Issue 149 – February 2019


The Mighty Feats of the Everyday Microbe

“The Martians—dead! . . . slain, after all man’s devices had failed, by the humblest things that God, in his wisdom, has put upon this earth.”

—The War of the Worlds, H. G. Wells, 1897

Just about everywhere you look an invisible (and humble) presence lurks, a horde of single-cellular organisms that is found on every surface of the planet, in the depths of our deepest oceans, and even floating high up in the atmosphere mixing with the very air we breathe. These organisms belong to life’s two super domains of organismal classification: prokaryota (organisms without a nucleus, including bacteria and archaea) and eukaryota (those with a nucleus).

The planet’s microbiome is the entire collection of bacterium, archaea, viruses, various fungi and yeasts, protists, amoebas, and other single-celled eukaryotes. There are more bacteria living on Earth than there are stars in the known universe, and it is currently thought that there are approximately as many microbes in and on our bodies as there are human cells, perhaps more. Not bad for something so small. In fact, it’s estimated that our breathing expels nearly forty milligrams of microbial matter into the air every hour, roughly the same amount of matter as half a typical baby aspirin.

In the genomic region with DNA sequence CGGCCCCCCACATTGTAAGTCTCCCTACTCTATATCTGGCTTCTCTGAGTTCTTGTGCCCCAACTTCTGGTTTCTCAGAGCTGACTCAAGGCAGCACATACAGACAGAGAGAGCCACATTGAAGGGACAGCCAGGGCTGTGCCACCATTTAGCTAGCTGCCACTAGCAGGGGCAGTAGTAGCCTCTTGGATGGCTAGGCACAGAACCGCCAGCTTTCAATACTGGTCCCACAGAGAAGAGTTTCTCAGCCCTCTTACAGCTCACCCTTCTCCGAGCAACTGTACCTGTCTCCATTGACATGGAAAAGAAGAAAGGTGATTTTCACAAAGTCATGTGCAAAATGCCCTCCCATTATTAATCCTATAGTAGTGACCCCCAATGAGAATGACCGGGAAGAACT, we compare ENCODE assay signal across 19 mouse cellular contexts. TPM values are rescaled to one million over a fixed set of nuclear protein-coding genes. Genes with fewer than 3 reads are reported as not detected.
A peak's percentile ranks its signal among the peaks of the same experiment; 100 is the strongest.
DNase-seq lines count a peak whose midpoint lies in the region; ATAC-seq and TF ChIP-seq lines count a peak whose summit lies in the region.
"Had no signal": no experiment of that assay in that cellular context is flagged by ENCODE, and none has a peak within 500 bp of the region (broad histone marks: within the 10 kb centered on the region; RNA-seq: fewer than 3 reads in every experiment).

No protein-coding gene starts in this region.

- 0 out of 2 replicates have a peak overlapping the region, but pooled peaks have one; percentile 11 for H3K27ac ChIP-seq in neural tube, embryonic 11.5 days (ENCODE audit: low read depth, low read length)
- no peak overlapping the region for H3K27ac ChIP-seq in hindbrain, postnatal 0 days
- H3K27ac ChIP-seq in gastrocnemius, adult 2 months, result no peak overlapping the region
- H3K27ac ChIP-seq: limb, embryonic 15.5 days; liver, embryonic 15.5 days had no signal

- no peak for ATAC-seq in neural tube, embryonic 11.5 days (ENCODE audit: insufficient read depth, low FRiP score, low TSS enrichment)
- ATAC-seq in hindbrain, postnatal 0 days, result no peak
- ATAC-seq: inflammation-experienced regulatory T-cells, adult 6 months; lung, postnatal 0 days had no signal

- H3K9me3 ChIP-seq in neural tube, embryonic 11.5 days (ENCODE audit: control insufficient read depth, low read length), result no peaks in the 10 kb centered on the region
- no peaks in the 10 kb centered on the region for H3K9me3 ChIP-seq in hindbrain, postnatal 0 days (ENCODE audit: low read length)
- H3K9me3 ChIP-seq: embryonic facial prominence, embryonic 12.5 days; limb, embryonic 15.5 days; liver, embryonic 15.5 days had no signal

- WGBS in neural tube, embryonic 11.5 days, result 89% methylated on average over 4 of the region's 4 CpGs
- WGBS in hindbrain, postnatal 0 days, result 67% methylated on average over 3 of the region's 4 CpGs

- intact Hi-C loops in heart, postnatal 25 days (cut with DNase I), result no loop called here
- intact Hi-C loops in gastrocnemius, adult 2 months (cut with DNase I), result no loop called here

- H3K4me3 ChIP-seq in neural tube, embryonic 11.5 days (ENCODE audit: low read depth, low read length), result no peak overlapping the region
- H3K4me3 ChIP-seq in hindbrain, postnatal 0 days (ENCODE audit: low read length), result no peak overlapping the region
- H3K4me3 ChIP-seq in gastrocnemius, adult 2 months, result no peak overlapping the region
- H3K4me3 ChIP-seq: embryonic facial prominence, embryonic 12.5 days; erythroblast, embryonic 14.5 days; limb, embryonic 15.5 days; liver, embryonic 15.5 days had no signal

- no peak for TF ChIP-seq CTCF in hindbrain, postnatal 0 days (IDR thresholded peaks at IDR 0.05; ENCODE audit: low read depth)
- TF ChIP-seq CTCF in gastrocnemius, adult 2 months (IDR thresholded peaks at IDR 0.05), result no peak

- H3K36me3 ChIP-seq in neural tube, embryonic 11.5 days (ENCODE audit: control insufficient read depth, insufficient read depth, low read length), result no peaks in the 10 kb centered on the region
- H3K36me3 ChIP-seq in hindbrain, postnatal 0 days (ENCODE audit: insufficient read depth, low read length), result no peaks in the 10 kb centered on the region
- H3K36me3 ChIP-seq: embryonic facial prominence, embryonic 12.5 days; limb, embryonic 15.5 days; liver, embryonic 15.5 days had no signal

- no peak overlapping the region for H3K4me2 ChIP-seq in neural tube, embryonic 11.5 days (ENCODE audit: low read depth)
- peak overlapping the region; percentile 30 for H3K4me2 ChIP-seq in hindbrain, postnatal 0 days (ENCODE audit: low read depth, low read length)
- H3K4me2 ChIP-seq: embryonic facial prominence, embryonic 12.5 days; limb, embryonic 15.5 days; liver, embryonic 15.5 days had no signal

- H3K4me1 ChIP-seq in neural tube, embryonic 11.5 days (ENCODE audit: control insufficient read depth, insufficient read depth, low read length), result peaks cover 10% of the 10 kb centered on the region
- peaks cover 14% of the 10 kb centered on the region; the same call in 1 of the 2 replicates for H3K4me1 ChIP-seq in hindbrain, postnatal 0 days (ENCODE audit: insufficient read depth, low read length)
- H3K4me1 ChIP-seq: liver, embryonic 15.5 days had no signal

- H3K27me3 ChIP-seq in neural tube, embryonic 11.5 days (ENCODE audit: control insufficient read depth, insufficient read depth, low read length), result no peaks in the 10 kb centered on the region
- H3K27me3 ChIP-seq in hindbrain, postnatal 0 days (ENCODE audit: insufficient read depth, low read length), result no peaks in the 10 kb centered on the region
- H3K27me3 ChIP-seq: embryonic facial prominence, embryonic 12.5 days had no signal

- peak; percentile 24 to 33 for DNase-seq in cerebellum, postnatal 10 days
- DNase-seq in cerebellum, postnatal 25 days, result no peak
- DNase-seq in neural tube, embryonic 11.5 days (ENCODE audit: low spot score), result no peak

Microbes have long captured our imagination since the veil was lifted on their presence in the 1670s by Dutchman Antony van Leeuwenhoek and others (several philosophers centuries before also suspected the presence of infinitesimally small organisms). Bacterial pathogens have also been major plot points in some of the most famous works in science fiction, including their unassuming role in defeating our alien invaders in The War of the Worlds.

In reality, we have an intimate connection with our unicellular cohabitants. Our gut and skin harbor millions of bacteria, fungi, and viruses that interact with our own cells and even provide us with essential metabolites that our bodies cannot produce. An excellent overview about this interaction can be found in Clarkesworld #117, written by Matthew Simmons, and we’ll touch on some of the most recent discoveries here.

Scientists have found that the food we eat profoundly influences our gut flora. Analysis of the bacteria found in the digestive tracts of individuals eating high-fat, high-protein diets showed higher production of metabolites that cause inflammation in the colon. Switching an individual’s diet to an agrarian, high-fiber diet caused the microbiome of the gut to shift in response. This resulted in lower amounts of inflammatory metabolites produced by the newly introduced microbes within the colon, including a significant reduction in secondary bile acids like deoxycholic acid, which can increase colon inflammation and has been found to be carcinogenic by causing DNA damage.